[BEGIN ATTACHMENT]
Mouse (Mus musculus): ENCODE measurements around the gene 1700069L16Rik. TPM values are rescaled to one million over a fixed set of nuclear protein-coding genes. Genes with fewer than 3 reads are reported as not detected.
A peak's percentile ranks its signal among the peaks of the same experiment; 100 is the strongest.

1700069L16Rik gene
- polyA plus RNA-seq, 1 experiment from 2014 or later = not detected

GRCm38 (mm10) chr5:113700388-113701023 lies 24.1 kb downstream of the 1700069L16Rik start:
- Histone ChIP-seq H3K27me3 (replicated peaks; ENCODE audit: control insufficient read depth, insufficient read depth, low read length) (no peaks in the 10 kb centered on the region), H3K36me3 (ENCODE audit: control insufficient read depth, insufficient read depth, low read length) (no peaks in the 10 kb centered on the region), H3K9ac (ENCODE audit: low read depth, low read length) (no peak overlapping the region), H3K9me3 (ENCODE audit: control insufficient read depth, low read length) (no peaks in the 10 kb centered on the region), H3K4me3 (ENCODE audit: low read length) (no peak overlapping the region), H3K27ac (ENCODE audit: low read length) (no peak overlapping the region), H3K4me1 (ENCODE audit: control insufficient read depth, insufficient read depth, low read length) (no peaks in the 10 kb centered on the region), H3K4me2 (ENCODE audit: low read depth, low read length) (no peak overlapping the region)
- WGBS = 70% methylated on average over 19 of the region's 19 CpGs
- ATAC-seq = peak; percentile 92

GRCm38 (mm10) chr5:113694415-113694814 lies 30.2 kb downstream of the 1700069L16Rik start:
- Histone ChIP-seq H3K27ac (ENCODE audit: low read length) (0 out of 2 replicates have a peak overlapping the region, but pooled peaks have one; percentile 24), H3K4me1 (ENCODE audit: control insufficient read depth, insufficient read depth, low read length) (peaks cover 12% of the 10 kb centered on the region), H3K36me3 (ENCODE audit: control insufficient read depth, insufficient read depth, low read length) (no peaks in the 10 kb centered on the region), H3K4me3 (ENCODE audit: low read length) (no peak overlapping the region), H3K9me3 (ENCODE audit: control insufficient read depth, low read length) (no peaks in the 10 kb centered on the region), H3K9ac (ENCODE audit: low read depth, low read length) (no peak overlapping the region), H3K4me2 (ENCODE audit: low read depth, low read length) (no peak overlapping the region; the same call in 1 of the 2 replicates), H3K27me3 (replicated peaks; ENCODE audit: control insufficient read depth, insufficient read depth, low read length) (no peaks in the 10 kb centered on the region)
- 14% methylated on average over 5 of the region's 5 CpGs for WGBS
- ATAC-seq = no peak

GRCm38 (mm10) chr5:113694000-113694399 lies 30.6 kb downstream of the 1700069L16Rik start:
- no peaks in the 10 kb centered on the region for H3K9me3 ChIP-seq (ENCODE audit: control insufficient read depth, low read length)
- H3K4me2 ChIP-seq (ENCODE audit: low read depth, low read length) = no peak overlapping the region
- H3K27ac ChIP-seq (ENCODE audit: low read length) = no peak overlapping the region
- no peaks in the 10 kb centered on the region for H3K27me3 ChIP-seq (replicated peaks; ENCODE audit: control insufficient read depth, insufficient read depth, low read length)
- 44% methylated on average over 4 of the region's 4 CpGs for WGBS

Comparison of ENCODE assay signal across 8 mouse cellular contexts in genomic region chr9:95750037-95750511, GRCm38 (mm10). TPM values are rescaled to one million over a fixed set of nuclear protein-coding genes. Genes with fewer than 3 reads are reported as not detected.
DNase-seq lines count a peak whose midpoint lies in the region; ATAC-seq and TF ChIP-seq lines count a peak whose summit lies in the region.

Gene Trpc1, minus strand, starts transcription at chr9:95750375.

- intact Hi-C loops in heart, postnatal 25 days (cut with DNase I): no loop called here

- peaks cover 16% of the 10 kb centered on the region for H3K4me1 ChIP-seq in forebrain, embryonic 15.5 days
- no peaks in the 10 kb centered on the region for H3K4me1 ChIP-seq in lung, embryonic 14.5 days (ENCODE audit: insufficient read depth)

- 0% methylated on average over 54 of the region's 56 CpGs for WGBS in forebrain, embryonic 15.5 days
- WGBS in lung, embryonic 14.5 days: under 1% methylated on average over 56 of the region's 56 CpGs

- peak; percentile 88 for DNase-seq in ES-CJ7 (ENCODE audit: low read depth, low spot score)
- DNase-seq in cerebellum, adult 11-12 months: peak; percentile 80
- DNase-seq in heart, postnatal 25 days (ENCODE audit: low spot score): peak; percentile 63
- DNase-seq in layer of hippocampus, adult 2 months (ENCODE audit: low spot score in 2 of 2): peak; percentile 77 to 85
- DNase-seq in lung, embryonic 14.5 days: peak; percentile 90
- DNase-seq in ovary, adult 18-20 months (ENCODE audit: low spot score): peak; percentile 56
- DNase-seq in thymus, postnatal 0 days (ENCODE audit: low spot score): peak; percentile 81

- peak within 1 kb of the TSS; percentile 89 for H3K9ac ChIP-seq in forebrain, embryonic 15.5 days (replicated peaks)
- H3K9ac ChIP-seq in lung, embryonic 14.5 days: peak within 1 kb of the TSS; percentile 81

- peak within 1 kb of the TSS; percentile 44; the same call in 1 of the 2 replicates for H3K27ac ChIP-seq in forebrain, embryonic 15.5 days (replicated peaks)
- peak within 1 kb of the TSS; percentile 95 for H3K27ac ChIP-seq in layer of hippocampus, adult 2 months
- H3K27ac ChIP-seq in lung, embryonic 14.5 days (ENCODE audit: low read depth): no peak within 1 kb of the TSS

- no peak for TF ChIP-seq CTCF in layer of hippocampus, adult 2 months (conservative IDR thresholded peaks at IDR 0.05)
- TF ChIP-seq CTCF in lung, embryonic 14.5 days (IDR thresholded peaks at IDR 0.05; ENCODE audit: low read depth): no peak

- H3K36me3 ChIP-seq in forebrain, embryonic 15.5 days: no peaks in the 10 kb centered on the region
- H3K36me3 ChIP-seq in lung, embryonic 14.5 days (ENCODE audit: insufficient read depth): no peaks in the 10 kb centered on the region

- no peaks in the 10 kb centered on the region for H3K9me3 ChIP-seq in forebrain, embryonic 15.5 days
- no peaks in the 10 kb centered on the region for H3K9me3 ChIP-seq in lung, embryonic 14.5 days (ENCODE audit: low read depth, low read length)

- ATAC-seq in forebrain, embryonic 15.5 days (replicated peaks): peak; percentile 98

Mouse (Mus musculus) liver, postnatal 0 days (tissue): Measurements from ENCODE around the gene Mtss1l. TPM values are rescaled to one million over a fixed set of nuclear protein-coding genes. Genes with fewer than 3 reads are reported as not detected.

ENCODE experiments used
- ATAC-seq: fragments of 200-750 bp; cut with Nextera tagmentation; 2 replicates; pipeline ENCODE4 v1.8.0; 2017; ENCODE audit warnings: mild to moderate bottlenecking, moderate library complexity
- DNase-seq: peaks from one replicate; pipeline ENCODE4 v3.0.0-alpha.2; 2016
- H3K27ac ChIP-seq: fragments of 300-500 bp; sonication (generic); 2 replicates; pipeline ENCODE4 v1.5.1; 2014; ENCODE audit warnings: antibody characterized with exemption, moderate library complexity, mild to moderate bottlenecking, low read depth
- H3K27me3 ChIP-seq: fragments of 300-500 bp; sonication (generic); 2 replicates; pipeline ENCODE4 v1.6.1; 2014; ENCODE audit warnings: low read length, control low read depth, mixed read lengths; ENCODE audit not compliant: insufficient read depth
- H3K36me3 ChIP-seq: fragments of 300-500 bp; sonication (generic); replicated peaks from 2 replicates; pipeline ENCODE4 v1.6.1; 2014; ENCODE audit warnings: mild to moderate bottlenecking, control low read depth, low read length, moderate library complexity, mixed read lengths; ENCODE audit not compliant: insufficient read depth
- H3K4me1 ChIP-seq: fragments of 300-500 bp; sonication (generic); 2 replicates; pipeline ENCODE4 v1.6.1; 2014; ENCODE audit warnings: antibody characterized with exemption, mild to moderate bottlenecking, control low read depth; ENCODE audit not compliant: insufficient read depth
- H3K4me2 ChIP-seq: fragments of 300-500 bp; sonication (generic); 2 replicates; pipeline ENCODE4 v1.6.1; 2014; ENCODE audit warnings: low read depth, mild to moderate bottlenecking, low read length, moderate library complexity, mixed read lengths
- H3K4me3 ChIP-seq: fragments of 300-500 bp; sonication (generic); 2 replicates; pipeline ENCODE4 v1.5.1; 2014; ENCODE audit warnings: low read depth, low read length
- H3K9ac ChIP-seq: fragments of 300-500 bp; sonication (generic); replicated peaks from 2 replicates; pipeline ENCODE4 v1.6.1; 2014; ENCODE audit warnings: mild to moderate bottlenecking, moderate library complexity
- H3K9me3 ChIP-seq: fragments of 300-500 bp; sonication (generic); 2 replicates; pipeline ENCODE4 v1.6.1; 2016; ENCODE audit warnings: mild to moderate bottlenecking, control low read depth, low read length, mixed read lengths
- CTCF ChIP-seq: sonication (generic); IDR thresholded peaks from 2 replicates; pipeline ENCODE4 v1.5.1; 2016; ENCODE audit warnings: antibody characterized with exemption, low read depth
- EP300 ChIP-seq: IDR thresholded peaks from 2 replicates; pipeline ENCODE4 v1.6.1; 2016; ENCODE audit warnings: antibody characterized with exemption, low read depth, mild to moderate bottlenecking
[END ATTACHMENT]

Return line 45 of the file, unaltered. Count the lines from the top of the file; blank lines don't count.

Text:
- ATAC-seq in forebrain, embryonic 15.5 days (replicated peaks): peak; percentile 98